safe static compression ratio 10-71 blown 422 sbc

Discussion in 'Manton Push Rods Top Alcohol Tech Questions' started by Senior moments, Dec 27, 2017.

  1. Senior moments

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    putting together 422 CI - 4.165 bore/3.875 stroke 10-71 blown sbc alcohol dragster. Boost = +/- 25 lbs. What would be a relatively safe static CR. I'm thinking about 11:1? Thoughts? Thanks ITA
     
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  2. jay70cuda

    jay70cuda Member

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    I’m thinking you’d be happier 12.1:1 . Send the fuel system off to a good company and you’d have no problems. It’s when you try and wing it when you start to tear stuff up.
     
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  3. Senior moments

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    Good to know. I'm using a 15gpm pump with loop, so fuel supply isn't an issue, but the system should be flowed I agree
     
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  4. Randy G.

    Randy G. Top Alcohol

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    With higher compression don't be afraid to run a bunch of fuel through it. Don't walk around the pits asking everyone else how much fuel they run because more than likely you'll have more compression than they do. I think jay70cuda is spot on.
     
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  5. Senior moments

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    I agree with him as well...I'm changing from a 357 to a 422, so I'm going to start off stupid fat...then nudge it leaner a bit at a time. No point on going on "kill"....It's just fast bracket racing. When we start touching the cad we stop...should be plenty quick like that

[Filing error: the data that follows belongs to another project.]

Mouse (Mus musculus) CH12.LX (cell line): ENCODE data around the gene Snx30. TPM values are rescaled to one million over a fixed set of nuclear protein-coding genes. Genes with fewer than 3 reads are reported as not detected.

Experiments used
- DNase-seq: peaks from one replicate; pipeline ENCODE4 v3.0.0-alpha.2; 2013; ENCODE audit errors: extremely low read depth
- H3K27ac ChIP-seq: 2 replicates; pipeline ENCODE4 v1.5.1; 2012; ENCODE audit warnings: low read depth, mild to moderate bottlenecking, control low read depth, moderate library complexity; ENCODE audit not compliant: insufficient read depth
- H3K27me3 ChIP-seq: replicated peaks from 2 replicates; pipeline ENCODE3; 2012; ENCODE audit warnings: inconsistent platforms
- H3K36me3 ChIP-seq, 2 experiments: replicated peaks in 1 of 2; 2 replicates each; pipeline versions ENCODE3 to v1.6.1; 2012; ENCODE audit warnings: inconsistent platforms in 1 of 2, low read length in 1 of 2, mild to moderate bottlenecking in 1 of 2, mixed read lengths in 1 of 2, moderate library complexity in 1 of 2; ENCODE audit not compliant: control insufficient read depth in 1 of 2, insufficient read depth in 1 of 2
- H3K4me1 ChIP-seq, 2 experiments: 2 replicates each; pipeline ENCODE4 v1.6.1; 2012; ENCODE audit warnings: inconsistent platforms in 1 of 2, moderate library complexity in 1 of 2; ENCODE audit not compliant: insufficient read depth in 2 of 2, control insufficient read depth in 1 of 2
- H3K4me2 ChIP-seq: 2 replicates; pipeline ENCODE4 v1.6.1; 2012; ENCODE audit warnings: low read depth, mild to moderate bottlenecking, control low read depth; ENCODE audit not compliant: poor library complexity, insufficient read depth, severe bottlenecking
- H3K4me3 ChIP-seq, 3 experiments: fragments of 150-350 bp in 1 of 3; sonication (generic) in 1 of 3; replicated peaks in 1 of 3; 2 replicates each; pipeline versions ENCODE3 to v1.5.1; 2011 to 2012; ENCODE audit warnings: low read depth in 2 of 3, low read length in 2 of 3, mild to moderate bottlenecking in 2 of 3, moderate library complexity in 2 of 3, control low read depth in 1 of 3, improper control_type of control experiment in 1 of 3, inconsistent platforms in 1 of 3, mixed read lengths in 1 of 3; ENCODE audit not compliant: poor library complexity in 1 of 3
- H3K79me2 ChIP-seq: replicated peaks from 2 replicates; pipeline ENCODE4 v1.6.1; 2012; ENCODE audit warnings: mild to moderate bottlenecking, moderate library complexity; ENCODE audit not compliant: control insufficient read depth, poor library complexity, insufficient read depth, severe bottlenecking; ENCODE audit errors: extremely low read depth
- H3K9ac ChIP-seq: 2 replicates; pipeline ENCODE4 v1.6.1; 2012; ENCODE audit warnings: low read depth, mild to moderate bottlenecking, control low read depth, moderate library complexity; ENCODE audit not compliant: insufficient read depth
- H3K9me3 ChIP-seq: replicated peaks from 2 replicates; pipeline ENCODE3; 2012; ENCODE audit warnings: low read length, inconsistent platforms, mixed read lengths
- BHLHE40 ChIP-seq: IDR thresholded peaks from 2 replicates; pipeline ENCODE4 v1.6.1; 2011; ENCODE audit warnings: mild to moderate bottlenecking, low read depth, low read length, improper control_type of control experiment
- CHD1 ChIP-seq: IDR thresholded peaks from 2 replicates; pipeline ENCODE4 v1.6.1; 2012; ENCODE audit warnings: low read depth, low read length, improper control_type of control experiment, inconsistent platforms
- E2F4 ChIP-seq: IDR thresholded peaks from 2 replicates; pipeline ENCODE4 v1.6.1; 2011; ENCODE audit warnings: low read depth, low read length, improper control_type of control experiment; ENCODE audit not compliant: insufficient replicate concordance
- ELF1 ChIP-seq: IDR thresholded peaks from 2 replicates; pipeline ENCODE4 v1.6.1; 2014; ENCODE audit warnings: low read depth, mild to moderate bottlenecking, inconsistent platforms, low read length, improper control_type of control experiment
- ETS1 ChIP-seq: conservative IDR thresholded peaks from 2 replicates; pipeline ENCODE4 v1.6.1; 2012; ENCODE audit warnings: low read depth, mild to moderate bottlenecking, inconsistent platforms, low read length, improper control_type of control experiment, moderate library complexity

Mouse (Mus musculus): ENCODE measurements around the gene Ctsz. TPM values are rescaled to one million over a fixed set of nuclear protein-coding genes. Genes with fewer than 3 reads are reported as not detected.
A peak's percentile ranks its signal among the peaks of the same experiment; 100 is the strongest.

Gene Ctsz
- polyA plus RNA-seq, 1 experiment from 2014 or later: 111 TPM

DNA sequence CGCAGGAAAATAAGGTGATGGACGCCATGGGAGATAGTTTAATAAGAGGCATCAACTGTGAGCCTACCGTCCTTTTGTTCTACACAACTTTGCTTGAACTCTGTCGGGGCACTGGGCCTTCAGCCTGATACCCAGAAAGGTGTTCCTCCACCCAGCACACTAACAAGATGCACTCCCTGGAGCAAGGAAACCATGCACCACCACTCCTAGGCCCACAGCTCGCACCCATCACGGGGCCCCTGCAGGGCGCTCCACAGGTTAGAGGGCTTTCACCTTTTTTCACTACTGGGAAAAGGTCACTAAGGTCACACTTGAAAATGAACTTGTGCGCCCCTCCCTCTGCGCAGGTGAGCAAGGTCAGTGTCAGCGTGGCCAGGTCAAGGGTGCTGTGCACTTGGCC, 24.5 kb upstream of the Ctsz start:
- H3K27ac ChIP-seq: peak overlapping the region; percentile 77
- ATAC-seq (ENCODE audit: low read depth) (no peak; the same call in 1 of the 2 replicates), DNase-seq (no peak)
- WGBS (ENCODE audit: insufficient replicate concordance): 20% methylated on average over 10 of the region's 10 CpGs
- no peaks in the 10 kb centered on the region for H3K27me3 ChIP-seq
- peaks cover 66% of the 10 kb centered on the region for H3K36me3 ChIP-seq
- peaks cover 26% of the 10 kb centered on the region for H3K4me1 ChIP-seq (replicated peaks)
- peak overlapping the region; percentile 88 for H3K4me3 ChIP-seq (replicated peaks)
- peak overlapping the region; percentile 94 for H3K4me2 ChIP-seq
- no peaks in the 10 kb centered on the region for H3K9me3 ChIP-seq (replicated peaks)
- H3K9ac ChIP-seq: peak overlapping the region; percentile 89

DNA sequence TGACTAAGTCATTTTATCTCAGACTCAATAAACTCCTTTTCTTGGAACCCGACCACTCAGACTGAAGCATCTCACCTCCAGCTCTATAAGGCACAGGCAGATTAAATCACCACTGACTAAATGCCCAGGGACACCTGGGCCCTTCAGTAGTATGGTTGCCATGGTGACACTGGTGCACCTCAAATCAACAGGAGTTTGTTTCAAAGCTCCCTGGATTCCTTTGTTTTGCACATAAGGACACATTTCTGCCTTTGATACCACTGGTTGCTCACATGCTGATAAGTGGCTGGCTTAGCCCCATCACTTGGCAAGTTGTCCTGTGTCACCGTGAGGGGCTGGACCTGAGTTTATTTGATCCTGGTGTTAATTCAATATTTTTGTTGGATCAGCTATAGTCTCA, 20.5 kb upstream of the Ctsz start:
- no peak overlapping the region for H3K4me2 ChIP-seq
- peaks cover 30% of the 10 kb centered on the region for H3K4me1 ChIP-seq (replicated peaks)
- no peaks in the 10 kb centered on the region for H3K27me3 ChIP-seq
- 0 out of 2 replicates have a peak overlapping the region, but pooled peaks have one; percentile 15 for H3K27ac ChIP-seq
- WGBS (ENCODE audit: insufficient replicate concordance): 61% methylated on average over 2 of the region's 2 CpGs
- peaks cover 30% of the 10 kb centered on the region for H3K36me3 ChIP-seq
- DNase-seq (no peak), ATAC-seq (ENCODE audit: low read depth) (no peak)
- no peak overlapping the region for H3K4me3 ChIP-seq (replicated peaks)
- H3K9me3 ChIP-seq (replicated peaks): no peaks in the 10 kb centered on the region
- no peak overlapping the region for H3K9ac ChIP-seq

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  6. gordon tarbell

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    Opinions and belly buttons. Everyone has one. Mine is to stay between 10.0:1 and 11:1 . Reasons, less sensitive on the tuneup , easier on parts( it is a small block with small parts) . If your heads flow really well and the cam is not a parts killer , that big blower will make the power and not kill your wallet. Good friend of mine runs blown small block out here on Left coast. He was told alky likes lots of compression and boost. He had a bunch of both. 12.75:1 and 32 lbs. in the manifold. Kept crushing wrist pins and cracking cranks. His heads flow like a wind tunnel. I told him to lower compression down to less than 11:1 and give it a bit more blower. He runs faster now, doesn't kill parts, and has found the tune up to be less of a razors edge. It is your money and decision.
     
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  7. kosky racing

    kosky racing Comp Eliminator

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    you cant cure too much compression with more fuel-once you achieve the octane rating of the alky it will still detonate
     
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  8. Randy G.

    Randy G. Top Alcohol

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    Hi Mike:

    We started bumping compression years ago and added a bunch of fuel. There is a theory that says closing quench area reduces the chance for detonation as well so we tested it. Our tuning window didn't change at all as long as I added fuel...a lot of fuel. Also, I never just took the pistons out of the J&E box. We did a lot of profiling.

    A handful of years ago I had a "C" screw blower on a well known pro mod car at 120% overdrive running more compression than the so called "experts" said you could run. I also ran a larger fuel pump than those same so called experts said you should run. And I ran a 16 nozzle system on it. It literally never hurt a part, and with soft timing he ran a world record door car run (any door car anywhere) without even getting after it. He would run all weekend without pulling the pan. It was an older heavy Jerry Haas car. I told him it would have been fine to get after it, and I expected it to run 5.50's to 5.40's in the quarter mile but he ran it with his daughter and girlfriend and didn't want to work that hard on it over the weekends. I showed him runs I made with my junk getting after it and he said he's already the fastest car so why bother.